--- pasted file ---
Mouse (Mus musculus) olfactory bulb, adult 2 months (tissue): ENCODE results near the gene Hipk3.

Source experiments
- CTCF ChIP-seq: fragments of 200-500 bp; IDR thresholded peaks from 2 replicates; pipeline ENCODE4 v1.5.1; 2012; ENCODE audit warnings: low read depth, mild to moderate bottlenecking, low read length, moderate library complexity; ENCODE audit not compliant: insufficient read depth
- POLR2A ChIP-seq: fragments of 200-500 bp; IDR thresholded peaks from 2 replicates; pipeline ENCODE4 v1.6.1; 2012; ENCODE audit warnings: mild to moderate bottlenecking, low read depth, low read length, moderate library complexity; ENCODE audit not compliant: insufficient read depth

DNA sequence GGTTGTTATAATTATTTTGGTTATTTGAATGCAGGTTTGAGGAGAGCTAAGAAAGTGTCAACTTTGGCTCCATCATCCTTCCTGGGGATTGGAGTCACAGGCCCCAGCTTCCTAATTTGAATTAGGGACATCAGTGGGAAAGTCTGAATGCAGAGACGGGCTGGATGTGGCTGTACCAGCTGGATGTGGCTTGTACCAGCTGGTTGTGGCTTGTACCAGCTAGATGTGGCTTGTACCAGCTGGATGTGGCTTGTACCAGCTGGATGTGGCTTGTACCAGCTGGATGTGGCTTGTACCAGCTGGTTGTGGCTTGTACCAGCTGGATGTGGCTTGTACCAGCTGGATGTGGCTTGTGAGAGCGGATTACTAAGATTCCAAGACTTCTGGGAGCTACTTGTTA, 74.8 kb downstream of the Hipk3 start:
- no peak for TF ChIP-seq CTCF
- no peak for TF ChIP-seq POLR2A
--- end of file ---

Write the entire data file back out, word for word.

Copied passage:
Mouse (Mus musculus) olfactory bulb, adult 2 months (tissue): ENCODE results near the gene Hipk3.

Source experiments
- CTCF ChIP-seq: fragments of 200-500 bp; IDR thresholded peaks from 2 replicates; pipeline ENCODE4 v1.5.1; 2012; ENCODE audit warnings: low read depth, mild to moderate bottlenecking, low read length, moderate library complexity; ENCODE audit not compliant: insufficient read depth
- POLR2A ChIP-seq: fragments of 200-500 bp; IDR thresholded peaks from 2 replicates; pipeline ENCODE4 v1.6.1; 2012; ENCODE audit warnings: mild to moderate bottlenecking, low read depth, low read length, moderate library complexity; ENCODE audit not compliant: insufficient read depth

DNA sequence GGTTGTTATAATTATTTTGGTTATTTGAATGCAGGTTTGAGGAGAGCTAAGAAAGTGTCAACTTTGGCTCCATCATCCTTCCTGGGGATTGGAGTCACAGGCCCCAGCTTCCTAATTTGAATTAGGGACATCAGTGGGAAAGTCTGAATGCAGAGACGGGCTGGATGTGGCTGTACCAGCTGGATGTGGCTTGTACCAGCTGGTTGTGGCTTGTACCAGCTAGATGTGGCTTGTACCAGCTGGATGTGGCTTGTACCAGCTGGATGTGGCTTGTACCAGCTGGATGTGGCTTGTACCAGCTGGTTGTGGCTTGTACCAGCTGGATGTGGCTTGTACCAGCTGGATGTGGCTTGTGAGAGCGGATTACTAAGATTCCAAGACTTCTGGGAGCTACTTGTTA, 74.8 kb downstream of the Hipk3 start:
- no peak for TF ChIP-seq CTCF
- no peak for TF ChIP-seq POLR2A